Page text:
Fletcher Cox’s goal was to win defensive player of the year this season. On Sunday, Cox will see the player who will likely win it over him – again.

Aaron Donald, who was the 2017 defensive player of the year, is on track to win back-to-back awards. Donald leads the NFL with 16.5 sacks, and the Eagles offensive linemen know the challenge he presents. Cox, who has 6.5 sacks, is still having a strong season for the Eagles. He absorbs double-teams throughout games and has been one of the few consistent performers on the Eagles defense. He’s one of the elite players in the league, and it’s not often he goes into a game in which he’s not the best interior lineman on the field. Sunday will be one of them, though.

“I think we’re two totally different players,” Cox said. “He’s a lot smaller than I am, he’s moving around a lot quicker than I do. I’m more of a power guy. He’s got more of a speed guy around the edge. We’re just two totally different people when it comes to comparing us. We’re both really good players.”

Cox is 6-foot-4 and 310 pounds and plays as a defensive tackle in the Eagles’ 4-3 defense. Donald is 6-foot-1 and 280 pounds and plays in a different defensive scheme. Of course, Donald would be productive in any scheme. He played in a system comparable to the Eagles’ earlier in his career, and he still averaged nine sacks per season.

“Very rarely do you see the combination of gifts that Aaron Donald possesses,” Eagles center Jason Kelce said.

Cox compares more to Ndamukong Suh, another star on the Rams’ line who is one of the top defensive linemen in the NFL. But come award season, it’ll be Donald atop the list.

Chris Long, who played with Donald during Donald’s first two seasons, said Donald excelled from the moment he arrived in the NFL. And when Long would go late to study film, he would find Donald was the last one left in the building. Donald has continued improving each year.

“It’s good for the game to have players like that,” Long said.

Of course, there’s nothing wrong with the season Cox is having. He’s played 81 percent of the defensive snaps and the coaching staff insists his influence on the game cannot be measured by statistics. This has long been the organization’s defense of Cox’s brilliance.

“He demands 600 pounds of force every snap,” defensive line coach Chris Wilson said. “And if it doesn’t, he wins one-on-one. So when he does, he opens up the playing field for so many guys. He gets so many guys opportunities. Can it be frustrating? Absolutely. But that’s what comes along with being a premier player in this league.”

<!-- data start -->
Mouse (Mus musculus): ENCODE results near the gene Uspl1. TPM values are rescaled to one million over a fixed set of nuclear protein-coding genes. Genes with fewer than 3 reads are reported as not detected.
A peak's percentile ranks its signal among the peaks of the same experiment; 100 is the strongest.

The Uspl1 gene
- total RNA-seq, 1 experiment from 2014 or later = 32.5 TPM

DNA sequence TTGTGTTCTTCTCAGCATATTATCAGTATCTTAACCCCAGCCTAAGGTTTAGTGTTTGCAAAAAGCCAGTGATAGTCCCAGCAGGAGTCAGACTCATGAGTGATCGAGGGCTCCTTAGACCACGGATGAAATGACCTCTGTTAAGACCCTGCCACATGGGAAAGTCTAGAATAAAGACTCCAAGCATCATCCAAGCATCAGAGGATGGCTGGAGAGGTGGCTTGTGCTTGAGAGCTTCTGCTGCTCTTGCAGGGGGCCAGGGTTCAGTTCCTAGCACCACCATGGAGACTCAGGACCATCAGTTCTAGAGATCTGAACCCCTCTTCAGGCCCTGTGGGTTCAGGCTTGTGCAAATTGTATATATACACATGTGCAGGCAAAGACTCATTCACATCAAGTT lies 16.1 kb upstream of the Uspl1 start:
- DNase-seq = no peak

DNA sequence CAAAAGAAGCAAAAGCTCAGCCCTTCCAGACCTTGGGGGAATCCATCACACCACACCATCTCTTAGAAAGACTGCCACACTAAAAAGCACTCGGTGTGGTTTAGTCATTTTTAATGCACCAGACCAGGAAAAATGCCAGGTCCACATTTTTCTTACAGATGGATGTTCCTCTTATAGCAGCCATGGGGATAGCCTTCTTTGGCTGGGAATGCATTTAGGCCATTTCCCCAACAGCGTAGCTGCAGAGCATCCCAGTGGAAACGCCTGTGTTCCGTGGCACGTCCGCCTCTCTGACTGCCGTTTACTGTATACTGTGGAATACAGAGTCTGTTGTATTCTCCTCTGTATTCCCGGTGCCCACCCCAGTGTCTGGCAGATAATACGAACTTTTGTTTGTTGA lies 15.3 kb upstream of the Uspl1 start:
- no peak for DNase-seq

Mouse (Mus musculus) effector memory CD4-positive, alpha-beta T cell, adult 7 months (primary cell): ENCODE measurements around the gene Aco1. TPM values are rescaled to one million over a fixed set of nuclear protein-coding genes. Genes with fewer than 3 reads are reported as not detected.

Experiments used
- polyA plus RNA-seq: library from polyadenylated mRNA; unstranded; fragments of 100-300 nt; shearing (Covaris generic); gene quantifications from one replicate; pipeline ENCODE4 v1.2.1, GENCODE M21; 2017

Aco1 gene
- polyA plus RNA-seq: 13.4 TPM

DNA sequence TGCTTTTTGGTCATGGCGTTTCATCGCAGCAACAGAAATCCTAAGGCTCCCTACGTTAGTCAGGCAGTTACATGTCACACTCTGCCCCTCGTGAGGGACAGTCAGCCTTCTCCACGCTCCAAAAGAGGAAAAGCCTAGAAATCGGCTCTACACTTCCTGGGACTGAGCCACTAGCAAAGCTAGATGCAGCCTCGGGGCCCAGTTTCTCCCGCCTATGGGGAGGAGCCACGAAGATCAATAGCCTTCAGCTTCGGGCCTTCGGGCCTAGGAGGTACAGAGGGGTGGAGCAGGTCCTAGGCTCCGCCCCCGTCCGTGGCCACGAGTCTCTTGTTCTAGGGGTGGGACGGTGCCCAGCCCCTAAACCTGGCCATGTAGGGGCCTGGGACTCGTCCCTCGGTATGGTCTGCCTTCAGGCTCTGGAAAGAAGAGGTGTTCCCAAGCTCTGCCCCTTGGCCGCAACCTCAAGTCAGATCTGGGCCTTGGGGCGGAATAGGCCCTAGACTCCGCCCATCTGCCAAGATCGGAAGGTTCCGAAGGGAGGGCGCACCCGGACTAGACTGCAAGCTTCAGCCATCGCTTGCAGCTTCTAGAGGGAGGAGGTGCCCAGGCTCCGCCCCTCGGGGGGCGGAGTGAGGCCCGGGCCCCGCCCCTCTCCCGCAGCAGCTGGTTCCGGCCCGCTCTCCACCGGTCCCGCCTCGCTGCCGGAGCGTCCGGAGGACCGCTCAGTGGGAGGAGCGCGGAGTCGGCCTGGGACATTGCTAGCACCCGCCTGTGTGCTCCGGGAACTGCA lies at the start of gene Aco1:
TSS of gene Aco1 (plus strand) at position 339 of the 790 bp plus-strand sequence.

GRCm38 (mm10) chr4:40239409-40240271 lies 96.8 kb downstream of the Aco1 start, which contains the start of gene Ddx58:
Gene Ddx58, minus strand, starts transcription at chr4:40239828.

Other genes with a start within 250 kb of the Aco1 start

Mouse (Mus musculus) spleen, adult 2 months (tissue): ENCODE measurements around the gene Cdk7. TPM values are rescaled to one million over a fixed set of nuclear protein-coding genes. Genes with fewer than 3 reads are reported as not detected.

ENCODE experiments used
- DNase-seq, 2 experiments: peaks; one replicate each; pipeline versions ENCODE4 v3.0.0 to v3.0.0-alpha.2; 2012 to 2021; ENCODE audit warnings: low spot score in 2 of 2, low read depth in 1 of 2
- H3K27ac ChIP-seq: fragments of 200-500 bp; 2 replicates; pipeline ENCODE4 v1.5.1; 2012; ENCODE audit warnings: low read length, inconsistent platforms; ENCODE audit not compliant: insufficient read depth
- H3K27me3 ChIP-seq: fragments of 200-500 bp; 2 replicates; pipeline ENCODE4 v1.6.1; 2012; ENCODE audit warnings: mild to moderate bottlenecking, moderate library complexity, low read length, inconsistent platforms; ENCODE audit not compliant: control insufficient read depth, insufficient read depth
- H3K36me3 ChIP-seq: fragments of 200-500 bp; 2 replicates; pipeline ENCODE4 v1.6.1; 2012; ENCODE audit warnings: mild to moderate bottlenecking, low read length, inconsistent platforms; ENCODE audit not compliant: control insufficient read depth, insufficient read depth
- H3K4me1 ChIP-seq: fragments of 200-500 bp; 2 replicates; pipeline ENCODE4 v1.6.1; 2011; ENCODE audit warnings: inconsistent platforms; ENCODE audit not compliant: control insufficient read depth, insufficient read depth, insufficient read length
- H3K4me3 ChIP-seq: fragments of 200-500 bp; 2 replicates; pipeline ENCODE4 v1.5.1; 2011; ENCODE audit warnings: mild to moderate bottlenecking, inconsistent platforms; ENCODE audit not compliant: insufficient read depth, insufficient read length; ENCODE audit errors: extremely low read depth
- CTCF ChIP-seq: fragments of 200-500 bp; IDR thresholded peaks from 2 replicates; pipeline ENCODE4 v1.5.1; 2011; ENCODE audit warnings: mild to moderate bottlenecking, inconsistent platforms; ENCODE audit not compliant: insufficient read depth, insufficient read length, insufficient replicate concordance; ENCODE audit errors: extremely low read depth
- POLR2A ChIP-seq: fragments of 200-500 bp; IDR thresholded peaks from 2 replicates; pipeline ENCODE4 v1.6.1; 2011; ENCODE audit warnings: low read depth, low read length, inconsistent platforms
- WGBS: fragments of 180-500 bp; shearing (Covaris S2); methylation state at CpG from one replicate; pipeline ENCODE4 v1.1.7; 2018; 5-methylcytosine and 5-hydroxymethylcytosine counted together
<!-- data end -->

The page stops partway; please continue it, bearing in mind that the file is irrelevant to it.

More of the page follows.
However, other top defensive tackles also draw double teams. Donald’s one of them.

The double teams against Cox have been more apparent this year because the Eagles haven’t had defensive tackle Tim Jernigan for most of the season. They’ve used a rotating stable of reserve defensive tackles – on passing downs, though, a defensive end often moves inside. But when opponents prepare for the Eagles, they make sure they know where Cox is on the field.

Defensive coordinator Jim Schwartz assessed Cox’s season as “6-7.” That’s the Eagles’ record, and it’s become Schwartz’s stock answer for player evaluation. But it’s fair to say Cox is having a better year than the team.

“That's what our record is, so that's on everybody,” Schwartz said. “But he's a very productive player for us. He's one of the best players in the league. When it's all said and done, that's what our record is. …We're not satisfied with any statistic or any individual play when we don't come out with the win.”

Cox had 1.5 sacks against the Cowboys last week, although it could have been 2.5 – one of his sacks was negated by an offensive holding penalty that the Eagles accepted. It made sense for the team to push the Cowboys back 10 yards, but when Cox’s statistics are viewed after the season, there will be no asterisk for the sacks that didn’t count.

“Yes, it matters,” Cox said. “I won’t speak on that, but it does matter.”

Cox doesn’t need eye-popping statistics to capture the attention of opposing coaches. Rams coach Sean McVay, who has prepared for Cox dating back to his days as a Washington assistant, said he notices “how disruptive” Cox is while watching the film.

“One of the things I really respect and appreciate about him is the relentless effort he plays with,” McVay said. “Clearly he’s a powerful guy that can work edges, extremely strong, explosive player. I just think certain guys, you’re just watching the tape…and they jump off the screen. Fletcher’s been one of those guys who’s done that consistently.”

He might do it again on Sunday. It just won’t net him defensive player of the year this season.

“Aaron is my boy,” Cox said. “We talk all the time. We always wish each other the best, having success on and off the field. …He’s on his side and I’m on my side, and we’ll get a chance to watch each other and actually be at the same game.”